Date of Award

2015

Document Type

Master's Thesis

Degree Name

Doctor of Philosophy in Rhetoric and Technical Communication (PhD)

College, School or Department Name

Department of Humanities

First Advisor

M. Ann Brady

Abstract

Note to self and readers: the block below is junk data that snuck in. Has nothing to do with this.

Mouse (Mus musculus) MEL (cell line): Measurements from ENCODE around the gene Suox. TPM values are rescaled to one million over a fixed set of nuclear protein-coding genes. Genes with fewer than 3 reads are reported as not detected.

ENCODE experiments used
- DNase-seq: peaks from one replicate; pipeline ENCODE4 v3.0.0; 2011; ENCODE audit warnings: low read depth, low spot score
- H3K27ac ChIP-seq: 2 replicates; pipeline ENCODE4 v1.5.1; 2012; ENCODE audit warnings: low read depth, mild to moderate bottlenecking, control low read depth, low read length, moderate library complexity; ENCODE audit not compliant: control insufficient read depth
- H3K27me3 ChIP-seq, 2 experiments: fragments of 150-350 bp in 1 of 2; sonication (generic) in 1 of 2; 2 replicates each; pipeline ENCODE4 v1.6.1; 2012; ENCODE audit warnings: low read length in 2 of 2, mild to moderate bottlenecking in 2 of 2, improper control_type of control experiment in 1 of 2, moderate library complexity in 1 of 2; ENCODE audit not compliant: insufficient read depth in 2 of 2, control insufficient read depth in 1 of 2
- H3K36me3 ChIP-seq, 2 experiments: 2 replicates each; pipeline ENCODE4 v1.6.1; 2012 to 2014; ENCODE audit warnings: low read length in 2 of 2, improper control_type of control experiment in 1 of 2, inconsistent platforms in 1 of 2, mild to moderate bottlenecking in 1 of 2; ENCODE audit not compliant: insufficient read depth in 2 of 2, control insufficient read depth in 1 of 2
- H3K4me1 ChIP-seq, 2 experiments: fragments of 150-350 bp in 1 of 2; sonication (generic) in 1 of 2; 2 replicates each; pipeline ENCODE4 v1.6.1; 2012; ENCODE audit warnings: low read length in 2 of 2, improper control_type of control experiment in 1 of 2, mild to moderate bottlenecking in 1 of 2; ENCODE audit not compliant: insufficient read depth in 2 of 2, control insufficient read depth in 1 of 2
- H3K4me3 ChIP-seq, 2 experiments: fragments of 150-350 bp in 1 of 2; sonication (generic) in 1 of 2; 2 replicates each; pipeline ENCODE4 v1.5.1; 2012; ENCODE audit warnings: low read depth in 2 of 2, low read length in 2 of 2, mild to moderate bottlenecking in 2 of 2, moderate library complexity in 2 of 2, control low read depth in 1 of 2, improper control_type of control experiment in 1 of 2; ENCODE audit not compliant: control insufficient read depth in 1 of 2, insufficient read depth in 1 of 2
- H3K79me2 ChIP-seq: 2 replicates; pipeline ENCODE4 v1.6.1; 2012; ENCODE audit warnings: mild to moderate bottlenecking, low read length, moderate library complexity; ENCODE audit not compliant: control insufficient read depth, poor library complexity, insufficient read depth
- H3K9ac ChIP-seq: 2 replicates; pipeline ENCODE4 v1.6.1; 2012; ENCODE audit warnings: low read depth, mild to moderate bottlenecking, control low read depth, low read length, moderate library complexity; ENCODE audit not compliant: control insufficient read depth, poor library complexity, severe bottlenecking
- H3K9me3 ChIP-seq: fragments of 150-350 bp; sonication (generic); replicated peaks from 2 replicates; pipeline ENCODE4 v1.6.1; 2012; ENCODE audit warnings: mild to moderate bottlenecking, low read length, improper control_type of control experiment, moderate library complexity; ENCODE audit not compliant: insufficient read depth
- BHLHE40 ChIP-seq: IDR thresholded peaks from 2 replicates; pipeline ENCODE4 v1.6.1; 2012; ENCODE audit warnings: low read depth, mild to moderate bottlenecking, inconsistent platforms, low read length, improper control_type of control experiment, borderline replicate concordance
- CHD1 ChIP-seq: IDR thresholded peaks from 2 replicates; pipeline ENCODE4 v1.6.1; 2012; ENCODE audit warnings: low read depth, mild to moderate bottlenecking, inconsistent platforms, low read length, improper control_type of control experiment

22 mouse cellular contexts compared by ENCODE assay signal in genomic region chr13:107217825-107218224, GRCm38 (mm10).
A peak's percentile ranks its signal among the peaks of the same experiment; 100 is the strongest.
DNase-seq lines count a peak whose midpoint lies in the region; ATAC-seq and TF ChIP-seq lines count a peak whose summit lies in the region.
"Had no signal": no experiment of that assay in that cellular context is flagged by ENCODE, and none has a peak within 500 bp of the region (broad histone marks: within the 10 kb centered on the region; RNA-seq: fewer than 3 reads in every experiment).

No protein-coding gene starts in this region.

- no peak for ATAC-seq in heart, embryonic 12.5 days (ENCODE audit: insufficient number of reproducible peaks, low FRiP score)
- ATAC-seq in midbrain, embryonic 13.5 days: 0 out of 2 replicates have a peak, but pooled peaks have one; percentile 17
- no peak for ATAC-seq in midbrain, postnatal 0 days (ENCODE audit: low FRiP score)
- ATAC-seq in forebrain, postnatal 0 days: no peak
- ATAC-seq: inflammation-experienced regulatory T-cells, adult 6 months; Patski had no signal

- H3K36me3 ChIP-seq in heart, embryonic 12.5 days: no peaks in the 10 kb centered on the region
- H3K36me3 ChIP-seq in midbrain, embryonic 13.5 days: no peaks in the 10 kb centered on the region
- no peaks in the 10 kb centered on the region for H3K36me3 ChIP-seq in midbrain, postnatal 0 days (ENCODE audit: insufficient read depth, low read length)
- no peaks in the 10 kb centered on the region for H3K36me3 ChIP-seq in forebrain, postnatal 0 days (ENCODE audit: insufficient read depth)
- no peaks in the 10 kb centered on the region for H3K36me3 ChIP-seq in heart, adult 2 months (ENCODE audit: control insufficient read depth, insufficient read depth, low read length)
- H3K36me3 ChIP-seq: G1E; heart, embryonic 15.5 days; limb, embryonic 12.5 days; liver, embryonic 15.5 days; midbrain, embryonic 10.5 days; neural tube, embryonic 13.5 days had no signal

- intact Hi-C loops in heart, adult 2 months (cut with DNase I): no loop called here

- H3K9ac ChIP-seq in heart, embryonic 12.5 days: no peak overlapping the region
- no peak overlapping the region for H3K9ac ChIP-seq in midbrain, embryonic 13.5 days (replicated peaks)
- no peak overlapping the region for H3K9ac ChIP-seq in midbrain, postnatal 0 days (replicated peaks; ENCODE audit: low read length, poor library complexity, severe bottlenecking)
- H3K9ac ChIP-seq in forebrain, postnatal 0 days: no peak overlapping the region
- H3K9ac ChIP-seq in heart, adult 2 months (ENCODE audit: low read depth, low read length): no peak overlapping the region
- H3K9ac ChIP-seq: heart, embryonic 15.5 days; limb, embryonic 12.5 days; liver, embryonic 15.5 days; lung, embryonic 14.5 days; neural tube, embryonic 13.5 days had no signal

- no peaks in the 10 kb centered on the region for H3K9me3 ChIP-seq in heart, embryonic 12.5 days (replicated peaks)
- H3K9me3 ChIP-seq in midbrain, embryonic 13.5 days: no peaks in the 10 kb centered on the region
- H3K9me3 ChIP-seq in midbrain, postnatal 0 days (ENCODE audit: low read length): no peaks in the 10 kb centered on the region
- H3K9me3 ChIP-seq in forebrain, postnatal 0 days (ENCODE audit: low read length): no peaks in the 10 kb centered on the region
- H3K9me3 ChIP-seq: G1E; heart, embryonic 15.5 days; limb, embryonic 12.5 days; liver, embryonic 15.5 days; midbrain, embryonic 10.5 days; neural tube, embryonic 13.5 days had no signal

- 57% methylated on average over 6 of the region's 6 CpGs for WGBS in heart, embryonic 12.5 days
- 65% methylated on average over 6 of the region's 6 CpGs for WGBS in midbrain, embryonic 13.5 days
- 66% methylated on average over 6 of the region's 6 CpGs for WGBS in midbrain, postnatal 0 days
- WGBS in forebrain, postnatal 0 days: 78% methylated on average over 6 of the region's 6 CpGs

This thesis examines digital technologies used by technical communicators in healthcare settings. I show that technical communicators, who function as users, advocators and evaluators, need a useable framework for ethical engagement with digital technologies, which integrally affect the physician-patient relationship. Therefore, I apply rhetorical methodology by producing useable knowledge and phenomenological methodology by examining lived experiences of technical communicators. Substantiation comes from theories spanning technical communication, philosophy, and composition studies. Evidence also emerges from qualitative interviews with communication professionals working in healthcare; my concerns arise from personal experiences with electronic recordkeeping in the exam room. This thesis anticipates challenging the presumed theory-practice divide while encouraging greater disciplinary reciprocity. Because technical communication infuses theory into productive capacity, this thesis presents the tripartite summons of the ethical technical communicator: to exercise critically-reflective action that safeguards the physician-patient relationship by ways of using digital technologies, advocating for audiences, and evaluating digital technologies.

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